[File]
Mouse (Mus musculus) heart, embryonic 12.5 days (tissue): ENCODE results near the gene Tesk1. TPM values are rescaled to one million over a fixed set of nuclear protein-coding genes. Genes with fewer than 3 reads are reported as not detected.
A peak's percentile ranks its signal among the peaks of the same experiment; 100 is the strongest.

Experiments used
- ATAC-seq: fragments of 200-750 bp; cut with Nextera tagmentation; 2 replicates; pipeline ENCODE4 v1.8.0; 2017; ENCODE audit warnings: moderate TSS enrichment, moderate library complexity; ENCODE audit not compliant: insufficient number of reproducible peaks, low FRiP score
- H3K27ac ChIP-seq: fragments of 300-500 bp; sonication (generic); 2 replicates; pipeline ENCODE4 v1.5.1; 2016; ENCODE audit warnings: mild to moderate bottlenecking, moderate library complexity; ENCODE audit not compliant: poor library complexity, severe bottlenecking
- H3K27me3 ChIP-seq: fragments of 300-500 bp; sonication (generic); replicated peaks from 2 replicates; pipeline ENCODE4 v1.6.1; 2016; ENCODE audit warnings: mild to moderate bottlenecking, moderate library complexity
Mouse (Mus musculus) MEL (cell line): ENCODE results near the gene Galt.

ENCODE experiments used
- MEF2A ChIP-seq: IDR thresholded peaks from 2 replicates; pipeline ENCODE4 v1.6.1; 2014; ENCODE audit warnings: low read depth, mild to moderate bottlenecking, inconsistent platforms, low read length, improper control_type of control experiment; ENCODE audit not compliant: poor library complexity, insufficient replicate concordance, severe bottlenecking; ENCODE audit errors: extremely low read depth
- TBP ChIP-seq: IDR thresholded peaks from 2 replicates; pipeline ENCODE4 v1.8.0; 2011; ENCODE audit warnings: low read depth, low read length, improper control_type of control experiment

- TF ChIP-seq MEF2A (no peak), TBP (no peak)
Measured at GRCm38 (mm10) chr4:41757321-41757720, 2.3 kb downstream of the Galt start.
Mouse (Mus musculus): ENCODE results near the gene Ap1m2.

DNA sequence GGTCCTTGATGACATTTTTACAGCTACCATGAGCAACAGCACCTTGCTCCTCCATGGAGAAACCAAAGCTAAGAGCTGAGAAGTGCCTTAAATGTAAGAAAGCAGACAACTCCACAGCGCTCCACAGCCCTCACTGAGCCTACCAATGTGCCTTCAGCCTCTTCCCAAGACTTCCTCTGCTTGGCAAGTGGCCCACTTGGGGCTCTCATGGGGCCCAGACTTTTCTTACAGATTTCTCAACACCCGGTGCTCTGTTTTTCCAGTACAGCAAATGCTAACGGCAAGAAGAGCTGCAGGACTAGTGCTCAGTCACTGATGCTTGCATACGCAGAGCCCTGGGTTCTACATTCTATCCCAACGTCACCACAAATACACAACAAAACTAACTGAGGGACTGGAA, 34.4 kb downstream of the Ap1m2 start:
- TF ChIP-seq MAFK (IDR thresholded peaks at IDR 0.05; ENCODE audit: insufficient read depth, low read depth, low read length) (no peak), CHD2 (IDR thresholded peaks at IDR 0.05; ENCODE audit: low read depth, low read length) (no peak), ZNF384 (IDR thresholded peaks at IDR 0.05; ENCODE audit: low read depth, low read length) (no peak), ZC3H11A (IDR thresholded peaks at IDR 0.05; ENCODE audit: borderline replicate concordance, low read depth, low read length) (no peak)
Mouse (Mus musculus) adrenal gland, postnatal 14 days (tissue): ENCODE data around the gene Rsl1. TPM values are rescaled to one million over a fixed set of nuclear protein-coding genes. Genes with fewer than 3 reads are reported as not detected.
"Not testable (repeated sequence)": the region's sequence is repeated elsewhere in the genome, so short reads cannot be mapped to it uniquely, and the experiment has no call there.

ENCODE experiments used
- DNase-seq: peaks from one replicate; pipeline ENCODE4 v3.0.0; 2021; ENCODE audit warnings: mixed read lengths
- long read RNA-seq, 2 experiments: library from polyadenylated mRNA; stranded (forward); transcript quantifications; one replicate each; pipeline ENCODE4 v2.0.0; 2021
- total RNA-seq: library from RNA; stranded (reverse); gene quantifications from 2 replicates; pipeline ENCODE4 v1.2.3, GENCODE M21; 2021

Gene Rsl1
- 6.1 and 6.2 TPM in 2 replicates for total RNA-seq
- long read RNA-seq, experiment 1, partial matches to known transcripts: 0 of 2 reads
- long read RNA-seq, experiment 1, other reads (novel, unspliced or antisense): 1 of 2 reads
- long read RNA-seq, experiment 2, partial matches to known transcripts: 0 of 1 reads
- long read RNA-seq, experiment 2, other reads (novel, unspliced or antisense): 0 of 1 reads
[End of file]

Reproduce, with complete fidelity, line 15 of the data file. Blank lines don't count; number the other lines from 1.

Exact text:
- TF ChIP-seq MAFK (IDR thresholded peaks at IDR 0.05; ENCODE audit: insufficient read depth, low read depth, low read length) (no peak), CHD2 (IDR thresholded peaks at IDR 0.05; ENCODE audit: low read depth, low read length) (no peak), ZNF384 (IDR thresholded peaks at IDR 0.05; ENCODE audit: low read depth, low read length) (no peak), ZC3H11A (IDR thresholded peaks at IDR 0.05; ENCODE audit: borderline replicate concordance, low read depth, low read length) (no peak)